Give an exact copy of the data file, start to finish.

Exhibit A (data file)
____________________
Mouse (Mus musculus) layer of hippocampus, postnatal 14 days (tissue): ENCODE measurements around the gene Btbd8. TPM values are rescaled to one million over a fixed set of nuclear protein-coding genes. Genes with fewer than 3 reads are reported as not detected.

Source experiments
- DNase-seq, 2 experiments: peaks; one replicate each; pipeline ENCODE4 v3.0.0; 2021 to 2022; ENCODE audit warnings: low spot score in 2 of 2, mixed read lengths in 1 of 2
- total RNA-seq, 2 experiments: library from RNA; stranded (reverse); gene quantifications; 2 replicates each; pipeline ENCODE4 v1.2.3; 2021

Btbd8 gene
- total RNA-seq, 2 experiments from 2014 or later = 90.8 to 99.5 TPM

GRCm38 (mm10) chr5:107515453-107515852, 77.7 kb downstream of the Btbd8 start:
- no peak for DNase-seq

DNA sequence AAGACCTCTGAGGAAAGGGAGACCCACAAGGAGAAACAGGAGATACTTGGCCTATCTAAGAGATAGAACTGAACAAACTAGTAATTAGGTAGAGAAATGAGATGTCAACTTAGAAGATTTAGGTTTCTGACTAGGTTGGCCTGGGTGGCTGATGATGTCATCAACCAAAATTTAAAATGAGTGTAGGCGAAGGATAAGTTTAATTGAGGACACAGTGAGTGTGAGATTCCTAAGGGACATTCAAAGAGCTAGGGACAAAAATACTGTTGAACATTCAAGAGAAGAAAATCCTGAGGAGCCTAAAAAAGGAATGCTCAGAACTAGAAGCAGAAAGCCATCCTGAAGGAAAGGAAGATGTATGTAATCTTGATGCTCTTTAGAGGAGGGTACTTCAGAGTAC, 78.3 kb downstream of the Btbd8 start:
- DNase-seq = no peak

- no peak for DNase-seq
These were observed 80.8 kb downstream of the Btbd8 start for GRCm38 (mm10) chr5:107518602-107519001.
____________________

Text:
Mouse (Mus musculus) layer of hippocampus, postnatal 14 days (tissue): ENCODE measurements around the gene Btbd8. TPM values are rescaled to one million over a fixed set of nuclear protein-coding genes. Genes with fewer than 3 reads are reported as not detected.

Source experiments
- DNase-seq, 2 experiments: peaks; one replicate each; pipeline ENCODE4 v3.0.0; 2021 to 2022; ENCODE audit warnings: low spot score in 2 of 2, mixed read lengths in 1 of 2
- total RNA-seq, 2 experiments: library from RNA; stranded (reverse); gene quantifications; 2 replicates each; pipeline ENCODE4 v1.2.3; 2021

Btbd8 gene
- total RNA-seq, 2 experiments from 2014 or later = 90.8 to 99.5 TPM

GRCm38 (mm10) chr5:107515453-107515852, 77.7 kb downstream of the Btbd8 start:
- no peak for DNase-seq

DNA sequence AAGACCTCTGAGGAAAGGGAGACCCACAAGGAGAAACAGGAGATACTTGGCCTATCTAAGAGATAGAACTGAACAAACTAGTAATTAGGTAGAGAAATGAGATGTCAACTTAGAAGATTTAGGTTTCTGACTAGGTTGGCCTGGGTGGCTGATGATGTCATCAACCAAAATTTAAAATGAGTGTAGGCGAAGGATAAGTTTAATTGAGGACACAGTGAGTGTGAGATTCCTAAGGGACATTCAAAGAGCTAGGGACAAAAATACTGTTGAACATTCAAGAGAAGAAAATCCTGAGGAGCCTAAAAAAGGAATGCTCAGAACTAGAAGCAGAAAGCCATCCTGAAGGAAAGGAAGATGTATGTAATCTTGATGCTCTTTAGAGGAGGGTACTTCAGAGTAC, 78.3 kb downstream of the Btbd8 start:
- DNase-seq = no peak

- no peak for DNase-seq
These were observed 80.8 kb downstream of the Btbd8 start for GRCm38 (mm10) chr5:107518602-107519001.